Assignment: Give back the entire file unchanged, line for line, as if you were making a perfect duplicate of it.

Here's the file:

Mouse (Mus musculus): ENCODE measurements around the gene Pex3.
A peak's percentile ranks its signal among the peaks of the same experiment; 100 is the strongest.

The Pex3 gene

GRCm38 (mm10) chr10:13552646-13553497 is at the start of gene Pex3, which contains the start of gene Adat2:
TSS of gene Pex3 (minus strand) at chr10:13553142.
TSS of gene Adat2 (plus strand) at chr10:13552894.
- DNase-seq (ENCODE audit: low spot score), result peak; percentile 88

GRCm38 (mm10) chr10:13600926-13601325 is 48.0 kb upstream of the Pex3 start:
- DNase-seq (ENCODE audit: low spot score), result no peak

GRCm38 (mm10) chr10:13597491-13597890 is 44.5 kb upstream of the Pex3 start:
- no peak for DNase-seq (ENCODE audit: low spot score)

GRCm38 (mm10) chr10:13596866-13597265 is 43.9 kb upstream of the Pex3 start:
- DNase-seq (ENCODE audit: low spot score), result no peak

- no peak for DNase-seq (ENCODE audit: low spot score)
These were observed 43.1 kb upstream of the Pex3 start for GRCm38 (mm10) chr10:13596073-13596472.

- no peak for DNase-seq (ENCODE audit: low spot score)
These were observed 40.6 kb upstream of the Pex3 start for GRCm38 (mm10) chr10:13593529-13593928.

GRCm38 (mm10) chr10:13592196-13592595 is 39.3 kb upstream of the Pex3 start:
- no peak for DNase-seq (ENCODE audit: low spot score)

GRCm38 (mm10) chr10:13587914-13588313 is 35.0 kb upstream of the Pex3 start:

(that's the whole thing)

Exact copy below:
Mouse (Mus musculus): ENCODE measurements around the gene Pex3.
A peak's percentile ranks its signal among the peaks of the same experiment; 100 is the strongest.

The Pex3 gene

GRCm38 (mm10) chr10:13552646-13553497 is at the start of gene Pex3, which contains the start of gene Adat2:
TSS of gene Pex3 (minus strand) at chr10:13553142.
TSS of gene Adat2 (plus strand) at chr10:13552894.
- DNase-seq (ENCODE audit: low spot score), result peak; percentile 88

GRCm38 (mm10) chr10:13600926-13601325 is 48.0 kb upstream of the Pex3 start:
- DNase-seq (ENCODE audit: low spot score), result no peak

GRCm38 (mm10) chr10:13597491-13597890 is 44.5 kb upstream of the Pex3 start:
- no peak for DNase-seq (ENCODE audit: low spot score)

GRCm38 (mm10) chr10:13596866-13597265 is 43.9 kb upstream of the Pex3 start:
- DNase-seq (ENCODE audit: low spot score), result no peak

- no peak for DNase-seq (ENCODE audit: low spot score)
These were observed 43.1 kb upstream of the Pex3 start for GRCm38 (mm10) chr10:13596073-13596472.

- no peak for DNase-seq (ENCODE audit: low spot score)
These were observed 40.6 kb upstream of the Pex3 start for GRCm38 (mm10) chr10:13593529-13593928.

GRCm38 (mm10) chr10:13592196-13592595 is 39.3 kb upstream of the Pex3 start:
- no peak for DNase-seq (ENCODE audit: low spot score)

GRCm38 (mm10) chr10:13587914-13588313 is 35.0 kb upstream of the Pex3 start: